Oh boy: how do you get there? Courage, she says, is from the Latin word “cor,” meaning heart; you know it from the word “coronary”. The original definition, she continued, “was to tell the story of who you are with your whole heart. And so these folks had, very simply, the courage to be imperfect.”
You know my next question already: how do you get there?!
What she found was one other thing that they all had in common. “They fully embraced,” she said, “vulnerability. They believed that what made them vulnerable made them beautiful. They didn’t talk about vulnerability being comfortable, nor did they really talk about it being excruciating, as I had heard it earlier in the shame interviewing. They just talked about it being necessary. … They thought this was fundamental.” That’s when she had her breakdown and went to therapy, because she couldn’t believe what she was seeing in her data when she dived in.
“I could not believe I had pledged allegiance to research,” she said, “where our job — you know, the definition of research is to control and predict, to study phenomena for the explicit reason to control and predict. And now my mission to control and predict had turned up the answer that the way to live is with vulnerability and to stop controlling and predicting.”
She realized that while vulnerability “is the core of shame and fear and our struggle for worthiness,” she found, also was “the birthplace of joy, of creativity, of belonging, of love.”
These quotes are from her 2010 TED talk, and I highly recommend you listen to the whole thing. There’s a reason that it’s one of the top 5 TED talks ever in terms of views. That 20-minute talk has been viewed more than 45 million times. I’ll embed it on the Show Page.
It’s only by embracing vulnerability, she says, that humans get to courage, creativity, and change. While Americans, in particular, think of vulnerability as a weakness, the truth is it’s the key to strength, and innovation, and creativity, and success. Worse, Americans (in particular) try to numb their bad feelings like shame, grief, fear, and disappointment with alcohol and drugs.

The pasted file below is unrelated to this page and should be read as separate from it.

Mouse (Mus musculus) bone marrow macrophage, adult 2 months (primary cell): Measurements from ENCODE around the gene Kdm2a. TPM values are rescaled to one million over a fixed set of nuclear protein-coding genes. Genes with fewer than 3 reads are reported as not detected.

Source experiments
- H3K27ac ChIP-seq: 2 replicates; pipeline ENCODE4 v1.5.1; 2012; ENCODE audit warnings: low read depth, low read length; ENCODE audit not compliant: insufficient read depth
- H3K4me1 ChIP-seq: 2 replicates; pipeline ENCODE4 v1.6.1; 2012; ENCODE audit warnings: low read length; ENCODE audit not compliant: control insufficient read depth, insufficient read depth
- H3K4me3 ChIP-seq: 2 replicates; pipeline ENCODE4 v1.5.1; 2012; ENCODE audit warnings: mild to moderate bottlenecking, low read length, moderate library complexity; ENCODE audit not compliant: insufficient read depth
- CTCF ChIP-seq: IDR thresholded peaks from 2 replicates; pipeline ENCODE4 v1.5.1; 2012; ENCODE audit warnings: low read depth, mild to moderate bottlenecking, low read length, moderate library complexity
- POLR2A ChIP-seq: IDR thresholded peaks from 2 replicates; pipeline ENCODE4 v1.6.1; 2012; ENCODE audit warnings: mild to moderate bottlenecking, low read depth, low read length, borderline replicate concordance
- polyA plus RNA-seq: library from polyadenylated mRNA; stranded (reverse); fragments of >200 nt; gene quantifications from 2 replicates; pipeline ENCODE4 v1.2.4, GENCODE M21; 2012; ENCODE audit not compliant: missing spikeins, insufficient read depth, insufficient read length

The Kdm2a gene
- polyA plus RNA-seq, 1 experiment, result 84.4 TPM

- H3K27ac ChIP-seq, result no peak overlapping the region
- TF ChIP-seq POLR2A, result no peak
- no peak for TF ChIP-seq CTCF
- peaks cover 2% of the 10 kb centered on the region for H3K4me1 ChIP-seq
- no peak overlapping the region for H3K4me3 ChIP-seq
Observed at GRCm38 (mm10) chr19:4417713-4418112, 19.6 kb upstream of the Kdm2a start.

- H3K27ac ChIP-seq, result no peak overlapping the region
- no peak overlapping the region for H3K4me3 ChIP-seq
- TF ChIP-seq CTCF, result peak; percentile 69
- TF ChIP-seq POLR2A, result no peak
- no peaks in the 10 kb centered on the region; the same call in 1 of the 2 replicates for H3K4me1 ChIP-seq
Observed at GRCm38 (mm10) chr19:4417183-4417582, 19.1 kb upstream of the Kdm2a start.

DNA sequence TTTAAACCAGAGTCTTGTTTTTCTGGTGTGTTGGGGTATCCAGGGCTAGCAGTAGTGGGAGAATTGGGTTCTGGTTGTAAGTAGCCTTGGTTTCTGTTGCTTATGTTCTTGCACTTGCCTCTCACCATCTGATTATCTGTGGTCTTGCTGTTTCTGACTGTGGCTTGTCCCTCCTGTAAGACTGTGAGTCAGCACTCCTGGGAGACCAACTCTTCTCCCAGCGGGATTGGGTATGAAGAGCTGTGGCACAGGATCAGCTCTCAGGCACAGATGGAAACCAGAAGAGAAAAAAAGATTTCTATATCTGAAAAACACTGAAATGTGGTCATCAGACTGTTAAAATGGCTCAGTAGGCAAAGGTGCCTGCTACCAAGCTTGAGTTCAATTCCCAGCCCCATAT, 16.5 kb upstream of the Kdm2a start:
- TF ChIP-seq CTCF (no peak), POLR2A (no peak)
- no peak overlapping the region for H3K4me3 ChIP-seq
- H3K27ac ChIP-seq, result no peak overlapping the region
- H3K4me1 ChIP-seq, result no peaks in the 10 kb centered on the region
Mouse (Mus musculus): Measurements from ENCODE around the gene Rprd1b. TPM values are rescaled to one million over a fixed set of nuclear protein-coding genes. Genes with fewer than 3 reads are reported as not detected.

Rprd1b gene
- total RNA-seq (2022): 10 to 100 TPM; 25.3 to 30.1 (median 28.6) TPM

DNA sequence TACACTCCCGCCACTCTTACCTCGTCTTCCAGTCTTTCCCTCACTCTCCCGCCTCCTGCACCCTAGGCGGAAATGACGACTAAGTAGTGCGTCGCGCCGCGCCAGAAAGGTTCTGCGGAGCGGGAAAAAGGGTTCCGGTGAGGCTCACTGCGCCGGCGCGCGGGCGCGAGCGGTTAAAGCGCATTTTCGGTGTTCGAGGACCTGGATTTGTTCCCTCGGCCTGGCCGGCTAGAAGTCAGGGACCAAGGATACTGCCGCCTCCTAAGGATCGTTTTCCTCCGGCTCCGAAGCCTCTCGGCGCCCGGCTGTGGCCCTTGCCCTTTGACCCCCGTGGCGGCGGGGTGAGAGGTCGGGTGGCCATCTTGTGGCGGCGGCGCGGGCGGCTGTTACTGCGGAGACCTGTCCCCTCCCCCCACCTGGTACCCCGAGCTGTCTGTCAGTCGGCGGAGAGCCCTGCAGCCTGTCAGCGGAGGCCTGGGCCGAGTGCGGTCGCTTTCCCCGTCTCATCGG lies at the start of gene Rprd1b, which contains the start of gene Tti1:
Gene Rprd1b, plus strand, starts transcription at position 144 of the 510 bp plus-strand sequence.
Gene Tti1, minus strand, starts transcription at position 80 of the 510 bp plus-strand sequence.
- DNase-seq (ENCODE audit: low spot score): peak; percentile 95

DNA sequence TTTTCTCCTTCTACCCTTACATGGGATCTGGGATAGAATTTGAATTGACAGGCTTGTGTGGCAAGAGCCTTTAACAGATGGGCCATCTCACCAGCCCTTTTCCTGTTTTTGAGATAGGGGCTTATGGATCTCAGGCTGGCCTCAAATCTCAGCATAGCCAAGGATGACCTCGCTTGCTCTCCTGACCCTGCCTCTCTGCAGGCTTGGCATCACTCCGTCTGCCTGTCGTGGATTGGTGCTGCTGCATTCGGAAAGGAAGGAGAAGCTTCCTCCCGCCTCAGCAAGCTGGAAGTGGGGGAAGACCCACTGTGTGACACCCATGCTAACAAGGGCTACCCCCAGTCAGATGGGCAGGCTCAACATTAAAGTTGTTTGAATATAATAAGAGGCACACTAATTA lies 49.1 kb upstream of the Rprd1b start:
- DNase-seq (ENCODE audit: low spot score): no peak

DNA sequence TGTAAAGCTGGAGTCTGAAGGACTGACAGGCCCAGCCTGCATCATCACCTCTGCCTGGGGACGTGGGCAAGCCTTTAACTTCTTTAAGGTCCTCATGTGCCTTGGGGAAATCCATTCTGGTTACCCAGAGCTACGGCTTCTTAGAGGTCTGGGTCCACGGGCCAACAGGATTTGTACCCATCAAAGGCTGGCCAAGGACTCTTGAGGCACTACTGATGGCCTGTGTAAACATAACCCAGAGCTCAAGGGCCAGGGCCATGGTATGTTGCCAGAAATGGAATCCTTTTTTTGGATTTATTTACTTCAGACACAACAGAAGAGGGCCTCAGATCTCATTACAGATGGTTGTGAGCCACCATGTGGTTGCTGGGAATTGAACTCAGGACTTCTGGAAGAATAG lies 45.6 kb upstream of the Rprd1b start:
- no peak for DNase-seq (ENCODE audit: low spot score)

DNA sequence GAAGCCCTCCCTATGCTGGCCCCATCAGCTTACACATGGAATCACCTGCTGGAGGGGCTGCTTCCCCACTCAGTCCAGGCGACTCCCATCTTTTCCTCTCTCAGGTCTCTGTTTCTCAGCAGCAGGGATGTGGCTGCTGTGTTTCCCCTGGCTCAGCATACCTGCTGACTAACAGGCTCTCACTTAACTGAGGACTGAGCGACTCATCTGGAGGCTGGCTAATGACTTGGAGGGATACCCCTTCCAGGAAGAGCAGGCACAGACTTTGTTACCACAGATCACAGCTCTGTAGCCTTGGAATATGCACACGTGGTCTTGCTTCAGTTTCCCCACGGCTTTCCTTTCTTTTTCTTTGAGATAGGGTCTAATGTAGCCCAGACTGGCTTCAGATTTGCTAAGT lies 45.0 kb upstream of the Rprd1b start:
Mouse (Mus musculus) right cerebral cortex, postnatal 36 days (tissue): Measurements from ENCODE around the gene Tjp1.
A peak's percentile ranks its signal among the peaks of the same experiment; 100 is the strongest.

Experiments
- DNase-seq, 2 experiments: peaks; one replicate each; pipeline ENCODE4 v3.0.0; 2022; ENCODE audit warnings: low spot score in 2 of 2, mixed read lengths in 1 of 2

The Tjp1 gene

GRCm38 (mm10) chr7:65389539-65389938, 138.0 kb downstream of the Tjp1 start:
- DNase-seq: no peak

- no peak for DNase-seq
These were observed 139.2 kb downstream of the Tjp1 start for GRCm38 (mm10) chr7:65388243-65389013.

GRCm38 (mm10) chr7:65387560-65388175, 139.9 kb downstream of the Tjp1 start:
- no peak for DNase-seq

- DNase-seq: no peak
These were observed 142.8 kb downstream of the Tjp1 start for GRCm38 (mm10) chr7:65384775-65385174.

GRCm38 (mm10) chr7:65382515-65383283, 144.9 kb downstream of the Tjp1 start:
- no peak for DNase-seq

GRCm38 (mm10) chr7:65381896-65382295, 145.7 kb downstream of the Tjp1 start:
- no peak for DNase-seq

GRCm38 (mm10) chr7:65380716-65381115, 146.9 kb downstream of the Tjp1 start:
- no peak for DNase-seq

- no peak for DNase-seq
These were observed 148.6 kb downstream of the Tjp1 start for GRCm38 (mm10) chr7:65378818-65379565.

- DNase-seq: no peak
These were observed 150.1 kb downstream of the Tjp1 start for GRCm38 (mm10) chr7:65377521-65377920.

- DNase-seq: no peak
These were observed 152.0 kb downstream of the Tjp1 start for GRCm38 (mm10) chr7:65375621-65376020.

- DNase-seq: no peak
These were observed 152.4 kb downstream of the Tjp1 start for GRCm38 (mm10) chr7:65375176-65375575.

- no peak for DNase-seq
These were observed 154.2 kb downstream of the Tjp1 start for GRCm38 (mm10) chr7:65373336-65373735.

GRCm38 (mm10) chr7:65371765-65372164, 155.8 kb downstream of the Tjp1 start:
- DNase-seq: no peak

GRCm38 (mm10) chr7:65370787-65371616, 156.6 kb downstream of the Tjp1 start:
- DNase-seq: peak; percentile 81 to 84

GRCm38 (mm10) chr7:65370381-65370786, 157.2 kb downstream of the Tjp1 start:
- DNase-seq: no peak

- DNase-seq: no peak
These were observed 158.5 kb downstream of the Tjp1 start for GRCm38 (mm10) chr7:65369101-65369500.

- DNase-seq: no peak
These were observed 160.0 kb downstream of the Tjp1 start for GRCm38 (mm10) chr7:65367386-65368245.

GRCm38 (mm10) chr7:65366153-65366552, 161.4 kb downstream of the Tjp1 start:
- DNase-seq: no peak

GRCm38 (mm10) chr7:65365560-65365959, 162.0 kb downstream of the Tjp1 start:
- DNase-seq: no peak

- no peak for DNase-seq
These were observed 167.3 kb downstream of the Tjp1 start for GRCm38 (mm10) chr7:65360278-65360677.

And here’s why that doesn’t work, based on Prof. Brown’s decades of research into these uncomfortable emotions: “You cannot selectively numb,” she says. So when we numb those, we numb joy, we numb gratitude, we numb happiness. And then, we are miserable, and we are looking for purpose and meaning, and then we feel vulnerable, so then we have a couple of beers and a banana nut muffin. And it becomes this dangerous cycle.”
And not just for yourself, for the world. The other thing we try to do, she said, “is we make everything that’s uncertain certain. Religion has gone from a belief in faith and mystery to certainty. ‘I’m right, you’re wrong. Shut up.’ That’s it. Just certain.”
But that’s a trap, and not just because trying to make the uncertain certain by pretending you have the answer. She continues: “This is what politics looks like today. There’s no discourse anymore. There’s no conversation. There’s just blame. You know how blame is described in the research? A way to discharge pain and discomfort.” And remember, this is from 2010, and I think you’ll agree that it’s gotten a lot worse since.
OK, last question: how do we embrace vulnerability? Well, that’s what Prof. Brown’s best-selling books are about. I’ll link to those on the Show Page too. But the bottom line is, the more we push away our vulnerability because it feels uncomfortable, the more we push away innovation, creativity, and success, and all of our best emotions we want to feel. It really is that simple, yet most still resist this truth. And that is why I call this idea …Uncommon Sense.
By the way, did you wonder why Prof. Brown would admit that she had a breakdown when she was confronted by the truth of her research? She had to go to a therapist for over a year to get help with getting her thoughts straight and embrace her conclusions, which were contrary to how she wanted her life to be. Figure it out? Simply, she embraced her own vulnerabilities, and it helps those who listen to her understand she’s human, just like us. See what she did there?
For links, Dr. Brown’s TED videos, a photo of her, and a place to comment, the Show Page for this episode is thisistrue.com/podcast57. I’ll also recommend one other video resource: Dr. Brown is the first researcher to have one of her talks picked up by Netflix for streaming. “Brené Brown: The Call to Courage” is an hour-long exploration of all of this, and it was totally fascinating: she’s a great storyteller, and it’s all very easy to understand. I urge you to take these ideas farther by at least watching that, and picking up her books if you don’t feel fully confident to do what you want to do in life. And, maybe, listen to this episode a few more times to fully absorb it: there’s a lot packed into these few minutes.
I’m Randy Cassingham … and I’ll talk at you later.